“I would like to bring the warring groups across the table and work out a solution,” the Art of Living founder told reporters here after a day-long visit to the troubled Nandigram area.
Asked whether he would seek an appointment with Bhattacharjee, he said, “Yes, of course. I would love to meet him. But I would not go with any proposal of my own. I would ask him in what way he wants help from me to bring peace there.”

Renowned spiritual and humanitarian leader His Holiness Sri Sri Ravi Shankar has condemned the ongoing clashes in Nandigram in West Bengal. In a statement from Bangalore, Sri Sri said, “The continuing violent actions against innocent people of Nandigram are highly deplorable. More so as they came even on the day of Diwali.”
Regretting the loss of life and suffering of innocent people, Sri Sri urged the government to offer suitable compensations to the victims. He expressed his heart-felt sympathy to the traumatised people of Nandigram, who have not only become targets of violence, but also being brutally uprooted from their own land.

Ravi Shankar, however, expressed doubt whether the government of a Left-ruled state would take help from a spiritual personality like him.
“I have been given the highest civilian award of Communist Russia. But here, people like us are treated as untouchables,” Ravi Shankar, who has a growing following among the higher echelons of society especially among the corporate brass, said.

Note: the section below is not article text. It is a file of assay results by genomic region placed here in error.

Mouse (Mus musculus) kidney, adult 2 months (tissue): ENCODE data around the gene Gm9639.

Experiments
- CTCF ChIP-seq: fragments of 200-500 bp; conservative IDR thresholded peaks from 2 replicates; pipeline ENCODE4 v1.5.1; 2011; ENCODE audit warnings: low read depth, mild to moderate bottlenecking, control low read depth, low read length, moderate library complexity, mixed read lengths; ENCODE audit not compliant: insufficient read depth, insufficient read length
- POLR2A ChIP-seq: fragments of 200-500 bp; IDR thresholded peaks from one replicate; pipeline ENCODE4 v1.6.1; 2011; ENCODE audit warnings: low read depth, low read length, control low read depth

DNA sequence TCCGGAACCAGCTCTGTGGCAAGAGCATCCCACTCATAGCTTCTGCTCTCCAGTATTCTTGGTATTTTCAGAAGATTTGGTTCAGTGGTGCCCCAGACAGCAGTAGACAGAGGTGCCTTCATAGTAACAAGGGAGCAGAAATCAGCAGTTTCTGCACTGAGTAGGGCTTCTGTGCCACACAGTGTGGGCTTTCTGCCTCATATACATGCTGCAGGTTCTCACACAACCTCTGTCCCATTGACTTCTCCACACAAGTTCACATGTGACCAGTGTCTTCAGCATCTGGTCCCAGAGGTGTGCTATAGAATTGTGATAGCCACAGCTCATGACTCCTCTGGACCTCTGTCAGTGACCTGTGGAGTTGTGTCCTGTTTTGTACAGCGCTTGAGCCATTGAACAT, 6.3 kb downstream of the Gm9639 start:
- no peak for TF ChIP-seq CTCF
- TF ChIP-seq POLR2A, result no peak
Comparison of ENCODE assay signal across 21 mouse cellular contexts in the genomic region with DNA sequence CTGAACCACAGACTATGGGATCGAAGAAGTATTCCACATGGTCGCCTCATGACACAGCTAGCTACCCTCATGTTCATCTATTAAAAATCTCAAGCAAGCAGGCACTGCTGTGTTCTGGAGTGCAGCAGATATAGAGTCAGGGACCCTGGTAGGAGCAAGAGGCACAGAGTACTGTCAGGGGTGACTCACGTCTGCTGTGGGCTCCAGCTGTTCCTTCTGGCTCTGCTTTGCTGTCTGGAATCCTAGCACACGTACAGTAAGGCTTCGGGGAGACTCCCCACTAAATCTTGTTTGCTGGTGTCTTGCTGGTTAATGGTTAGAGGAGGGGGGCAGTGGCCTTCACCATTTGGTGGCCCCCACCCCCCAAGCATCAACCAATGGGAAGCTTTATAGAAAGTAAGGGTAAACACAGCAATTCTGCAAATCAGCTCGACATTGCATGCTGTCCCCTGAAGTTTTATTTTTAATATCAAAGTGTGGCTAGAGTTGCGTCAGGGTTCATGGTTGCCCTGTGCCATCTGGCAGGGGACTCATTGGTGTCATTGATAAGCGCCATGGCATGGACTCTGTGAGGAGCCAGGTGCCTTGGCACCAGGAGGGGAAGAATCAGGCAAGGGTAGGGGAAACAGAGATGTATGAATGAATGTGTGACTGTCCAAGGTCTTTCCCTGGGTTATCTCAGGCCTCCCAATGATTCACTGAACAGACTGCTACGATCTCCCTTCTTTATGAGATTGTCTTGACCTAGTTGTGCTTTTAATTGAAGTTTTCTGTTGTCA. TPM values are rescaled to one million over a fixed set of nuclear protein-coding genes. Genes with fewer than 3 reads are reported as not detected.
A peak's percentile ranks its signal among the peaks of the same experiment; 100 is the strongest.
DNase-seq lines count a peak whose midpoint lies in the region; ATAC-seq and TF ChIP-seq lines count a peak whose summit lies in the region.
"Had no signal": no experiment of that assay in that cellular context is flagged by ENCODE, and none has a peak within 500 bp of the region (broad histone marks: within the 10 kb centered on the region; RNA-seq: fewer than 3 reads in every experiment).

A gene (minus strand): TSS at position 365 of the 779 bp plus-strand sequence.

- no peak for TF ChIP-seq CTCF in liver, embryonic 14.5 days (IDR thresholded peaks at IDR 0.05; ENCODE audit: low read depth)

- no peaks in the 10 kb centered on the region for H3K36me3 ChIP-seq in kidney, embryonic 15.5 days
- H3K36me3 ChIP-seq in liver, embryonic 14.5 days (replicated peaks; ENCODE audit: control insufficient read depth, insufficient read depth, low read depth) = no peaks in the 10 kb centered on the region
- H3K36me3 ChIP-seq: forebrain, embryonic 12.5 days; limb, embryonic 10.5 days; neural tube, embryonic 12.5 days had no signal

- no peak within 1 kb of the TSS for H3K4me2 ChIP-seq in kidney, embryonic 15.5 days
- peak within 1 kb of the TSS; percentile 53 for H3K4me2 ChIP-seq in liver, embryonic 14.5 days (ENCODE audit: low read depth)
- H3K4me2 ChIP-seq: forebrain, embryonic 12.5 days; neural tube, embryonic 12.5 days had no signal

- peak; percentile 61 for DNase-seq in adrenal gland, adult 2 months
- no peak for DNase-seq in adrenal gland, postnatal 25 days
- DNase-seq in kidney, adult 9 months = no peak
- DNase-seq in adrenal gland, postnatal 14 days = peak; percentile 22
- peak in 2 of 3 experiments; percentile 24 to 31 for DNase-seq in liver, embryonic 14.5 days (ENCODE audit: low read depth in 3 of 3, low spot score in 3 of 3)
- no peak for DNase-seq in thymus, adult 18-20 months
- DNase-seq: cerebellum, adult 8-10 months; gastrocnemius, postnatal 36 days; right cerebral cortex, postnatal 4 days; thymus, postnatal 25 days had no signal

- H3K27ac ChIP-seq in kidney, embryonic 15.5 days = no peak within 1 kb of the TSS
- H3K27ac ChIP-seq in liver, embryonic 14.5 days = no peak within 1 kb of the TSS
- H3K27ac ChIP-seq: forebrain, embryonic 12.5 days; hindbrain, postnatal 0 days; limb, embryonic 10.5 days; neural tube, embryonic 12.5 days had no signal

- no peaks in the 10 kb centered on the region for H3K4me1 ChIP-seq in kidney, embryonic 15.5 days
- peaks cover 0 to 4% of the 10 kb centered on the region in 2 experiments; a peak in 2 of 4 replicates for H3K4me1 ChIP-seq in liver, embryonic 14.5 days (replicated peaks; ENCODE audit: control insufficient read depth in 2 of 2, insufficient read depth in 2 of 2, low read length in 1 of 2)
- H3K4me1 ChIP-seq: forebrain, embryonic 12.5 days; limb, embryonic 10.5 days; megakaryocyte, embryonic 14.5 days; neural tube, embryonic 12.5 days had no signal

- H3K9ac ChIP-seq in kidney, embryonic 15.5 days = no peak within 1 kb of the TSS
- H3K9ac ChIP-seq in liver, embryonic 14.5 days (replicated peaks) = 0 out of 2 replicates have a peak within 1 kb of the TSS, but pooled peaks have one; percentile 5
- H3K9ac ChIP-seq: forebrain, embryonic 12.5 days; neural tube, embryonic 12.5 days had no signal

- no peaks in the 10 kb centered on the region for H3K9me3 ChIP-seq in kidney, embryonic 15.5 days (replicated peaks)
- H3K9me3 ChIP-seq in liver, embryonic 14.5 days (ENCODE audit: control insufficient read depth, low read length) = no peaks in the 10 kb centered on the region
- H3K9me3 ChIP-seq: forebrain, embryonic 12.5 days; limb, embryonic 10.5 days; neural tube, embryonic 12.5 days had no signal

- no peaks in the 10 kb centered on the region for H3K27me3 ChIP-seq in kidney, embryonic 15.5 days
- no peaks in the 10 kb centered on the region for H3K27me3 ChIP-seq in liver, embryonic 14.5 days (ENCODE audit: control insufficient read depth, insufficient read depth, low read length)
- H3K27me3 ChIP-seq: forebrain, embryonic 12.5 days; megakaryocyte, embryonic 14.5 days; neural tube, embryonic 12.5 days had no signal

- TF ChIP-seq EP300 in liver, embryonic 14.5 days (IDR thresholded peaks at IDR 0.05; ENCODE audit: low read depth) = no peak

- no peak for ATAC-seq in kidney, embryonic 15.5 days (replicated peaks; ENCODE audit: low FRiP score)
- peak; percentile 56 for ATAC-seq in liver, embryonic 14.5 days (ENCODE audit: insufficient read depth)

Noting that identification with ideology has taken precedence over human values in Nandigram, Ravi Shankar said the need of the hour was to reorient the embattled groups towards loyalty to human values.
“We have seen a number of empty villages. Some are inhabited by only women and children. The women we spoke to were afraid even to tell their names. The government must remove the fear psychosis,” he said.
Noting that his visit to Nandigram was the response of a human being to suffering fellow men, Ravi Shankar said inmates of the relief camps that he had spoken to wanted to return home.
“The immediate task is to instill confidence among the people. The political parties cannot do it. It has to be done by only apolitical people and NGOs,” he said.
Followers of Ravi Shankar are running 50 schools in Sonachura, Mahestala and Tamluk. “We have doctors visiting there from time to time. Our volunteers are also helping rebuild damaged homes. Our teachers are also talking to the families to bring them out of their psychological trauma.”
In reply to a question, Ravi Shankar said volunteers were beaten up in the area around March and April this year. “Since then, there has not been any attack on our men. I spoke to a large number of children. They said that all schools in the area, apart from those run by us, are closed.” “They told me they were afraid of being beaten up the moment I left. I have not seen such physical and psychological subjugation even in Iraq,” the guru, who was reported to be mediating between the Sri Lankan government and the LTTE for a lasting solution to the Tamil problem, said

OXYMORONS and the expressions that they use

22 11 2007

The intellectual leftist and Freedom of expression and the Common man and the Right to information well they sounded synonymous (atleast to us the common man on the street) not any more.

Left against Nandigram issue to be raised in Parliament (This is from NDTV)
Press Trust of India